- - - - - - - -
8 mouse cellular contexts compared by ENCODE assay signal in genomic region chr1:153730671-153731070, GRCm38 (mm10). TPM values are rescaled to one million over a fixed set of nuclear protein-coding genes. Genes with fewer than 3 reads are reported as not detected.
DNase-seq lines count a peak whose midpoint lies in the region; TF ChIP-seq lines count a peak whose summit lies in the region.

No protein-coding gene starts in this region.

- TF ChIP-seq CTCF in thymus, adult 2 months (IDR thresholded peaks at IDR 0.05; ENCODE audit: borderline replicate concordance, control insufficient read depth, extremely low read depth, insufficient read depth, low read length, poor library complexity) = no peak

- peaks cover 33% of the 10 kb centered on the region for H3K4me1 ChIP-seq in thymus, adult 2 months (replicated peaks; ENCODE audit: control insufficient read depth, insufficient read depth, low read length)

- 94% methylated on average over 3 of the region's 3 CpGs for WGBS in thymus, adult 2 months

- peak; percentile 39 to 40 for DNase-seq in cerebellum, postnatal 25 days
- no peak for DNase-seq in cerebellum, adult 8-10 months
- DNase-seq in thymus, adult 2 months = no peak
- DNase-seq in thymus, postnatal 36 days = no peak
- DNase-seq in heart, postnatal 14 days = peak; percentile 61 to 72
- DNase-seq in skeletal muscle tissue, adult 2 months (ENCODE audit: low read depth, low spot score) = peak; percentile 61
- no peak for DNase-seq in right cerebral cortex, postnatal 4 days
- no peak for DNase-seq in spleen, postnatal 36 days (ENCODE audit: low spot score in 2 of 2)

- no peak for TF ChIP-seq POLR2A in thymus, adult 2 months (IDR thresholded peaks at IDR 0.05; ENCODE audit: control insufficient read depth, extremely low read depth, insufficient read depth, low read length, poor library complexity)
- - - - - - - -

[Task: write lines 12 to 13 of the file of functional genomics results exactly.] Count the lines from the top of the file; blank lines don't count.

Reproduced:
- DNase-seq in skeletal muscle tissue, adult 2 months (ENCODE audit: low read depth, low spot score) = peak; percentile 61
- no peak for DNase-seq in right cerebral cortex, postnatal 4 days